Fresno State golfer Harriet Lynch

Fresno State golfer Harriet Lynch is thankful to donors like Herb and Melinda Depp for providing scholarships to fuel Fresno State student dreams.

London native Harriet Lynch was just 4 years old when her father took her to the driving range and let her hit her first bucket of golf balls. Since then, there have been very few days when Lynch hasn’t had a golf club in her hand.

“My dad and I share a love of the game,” said Lynch, now 21 and in her senior year as a business major at Fresno State. She was the only Bulldog to compete in all 10 tournaments this season, averaging a score of 75 through 30 rounds while leading the team in par-3 scoring average. After she graduates in May 2023, she’ll turn pro with the European Ladies Access Tour before heading to Qualifying School in August. 

One day, she hopes to join her idol, English professional golfer Georgia Hall, on the LPGA Tour. “The big dream is the LPGA,” Lynch said.

Lynch would be the first to tell you she comes from a modest upbringing where “big dreams” tend to be elusive. “We weren’t struggling,” she said, “but my parents worked long, hard hours to give me and my brother everything we needed.” Lynch’s mother works as a personal assistant at a London bank. Her father, a retired detective, still drives a black cab part-time in the city. There were days, Lynch said, when he’d work 21 hours straight, sometimes sleeping at his office when there was a case he was investigating. Her parents are her greatest source of admiration, Lynch said, but there was only one way she would be able to chase her golf dreams in earnest. 

“If I wanted to play collegiate golf,” she said, “I knew I had to get a full-ride scholarship somewhere.”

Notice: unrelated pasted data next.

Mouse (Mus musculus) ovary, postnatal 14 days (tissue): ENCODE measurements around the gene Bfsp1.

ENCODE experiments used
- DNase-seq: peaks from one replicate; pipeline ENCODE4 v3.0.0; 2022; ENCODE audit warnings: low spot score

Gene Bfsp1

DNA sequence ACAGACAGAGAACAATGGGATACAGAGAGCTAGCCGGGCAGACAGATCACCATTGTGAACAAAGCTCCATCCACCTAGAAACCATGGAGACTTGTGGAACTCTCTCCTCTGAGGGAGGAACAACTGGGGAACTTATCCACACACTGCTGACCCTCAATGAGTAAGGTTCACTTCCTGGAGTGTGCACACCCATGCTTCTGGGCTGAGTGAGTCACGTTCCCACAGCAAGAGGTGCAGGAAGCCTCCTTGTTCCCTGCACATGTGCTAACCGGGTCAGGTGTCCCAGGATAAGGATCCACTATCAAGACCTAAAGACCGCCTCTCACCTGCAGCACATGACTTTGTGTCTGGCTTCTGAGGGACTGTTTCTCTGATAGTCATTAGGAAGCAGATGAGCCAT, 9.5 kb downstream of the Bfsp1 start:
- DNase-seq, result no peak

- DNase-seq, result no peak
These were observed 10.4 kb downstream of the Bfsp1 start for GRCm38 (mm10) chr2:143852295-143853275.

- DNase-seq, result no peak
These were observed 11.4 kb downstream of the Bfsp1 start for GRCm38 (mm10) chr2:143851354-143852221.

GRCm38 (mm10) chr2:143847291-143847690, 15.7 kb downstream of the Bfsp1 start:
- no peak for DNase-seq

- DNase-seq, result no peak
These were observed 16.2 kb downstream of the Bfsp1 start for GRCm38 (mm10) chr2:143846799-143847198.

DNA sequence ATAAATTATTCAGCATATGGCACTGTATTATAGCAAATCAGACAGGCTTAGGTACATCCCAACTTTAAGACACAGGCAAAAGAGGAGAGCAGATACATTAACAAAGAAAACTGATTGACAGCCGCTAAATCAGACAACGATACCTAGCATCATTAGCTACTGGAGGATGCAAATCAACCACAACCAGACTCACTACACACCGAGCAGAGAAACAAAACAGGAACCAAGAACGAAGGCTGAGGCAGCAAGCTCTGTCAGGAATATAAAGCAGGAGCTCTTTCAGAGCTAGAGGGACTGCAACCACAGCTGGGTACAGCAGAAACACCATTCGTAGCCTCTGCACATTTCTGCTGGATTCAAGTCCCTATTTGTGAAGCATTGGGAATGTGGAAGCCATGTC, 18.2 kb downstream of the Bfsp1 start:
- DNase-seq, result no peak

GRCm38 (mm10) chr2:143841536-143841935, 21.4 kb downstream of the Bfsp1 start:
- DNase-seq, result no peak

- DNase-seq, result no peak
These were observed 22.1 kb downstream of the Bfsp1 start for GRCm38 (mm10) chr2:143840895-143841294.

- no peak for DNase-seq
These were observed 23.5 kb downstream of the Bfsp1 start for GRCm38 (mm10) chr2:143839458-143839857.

That somewhere turned out to be Fresno State, and the full-ride scholarship came from Herb and Melinda Depp, benefactors who recently eclipsed $1 million in philanthropic giving to the university. 

“Without them,” Lynch said, “I wouldn’t have been able to come.” 

Giving to Fresno State “probably started 30 or so years ago,” according to Herb Depp, who said it was a cold call from then-Fresno State President John Welty that got him started in philanthropy.

“He [Dr. Welty] met me in the Bay Area,” Depp said, “so we started giving a little bit.” 

Both Herb (a Vietnam veteran and retired pilot) and Melinda (a retired schoolteacher) gave a $150,000 scholarship endowment to support students in the College of Science and Mathematics and the Kremen School of Education and Human Development (specifically in the area of teacher preparation). 

“We still get letters from the recipients,” said Herb, a 2006 Top Dog Distinguished Alumni award winner from the College of Science and Mathematics.

The couple, now full-time Montana residents, first met on the Friday before classes started at Fresno State in the fall of 1962. Back then, tuition was $50 a semester, “whether you took one unit or 20 units,” Herb said. “I never knew anybody who had a student loan.” 

“That’s because there were no student loans,” Melinda said. 

After successful careers in aerospace and teaching, the Depps settled in Montana in 2010, where they met and befriended then University of Montana women’s golf coach Emily Loftin (née Milberger), whom the couple admired. She was hired to coach the Bulldogs women’s golf team in 2013 by then-Fresno State Athletic Director Thomas Boeh.

“Emily did a great job recruiting golfers from different countries,” Herb Depp said, “so I started providing her with $25,000 scholarships.”

The Depps’ legacy of giving to Fresno State athletics continues today. They have given to the Bulldog Foundation for over 30 years, and have provided full scholarships to Fresno State student athletes since 2016.

“Fresno State means everything to me,” said Herb Depp. “I met my wife of 55 years there. I had a glorious four years there.”

The financial gifts, he said, bring the couple great joy, and they love to hear how lives have been impacted as a result. 

“You really can change lives and make a difference,” Melinda said.

Herb hopes that one day, those who have been impacted by their gifts will pay it forward if they have the means to do so. 

Whether Harriet Lynch reaches the LPGA tour or not, her life is one of many that have been forever changed by the Depps’ generosity.

“I wouldn’t have been able to develop my game like it has without the coaches and facilities we have here,” Lynch said. “I am beyond grateful to have received the scholarship from [the Depps]. It has created so many opportunities for me, and I am eternally grateful for them.”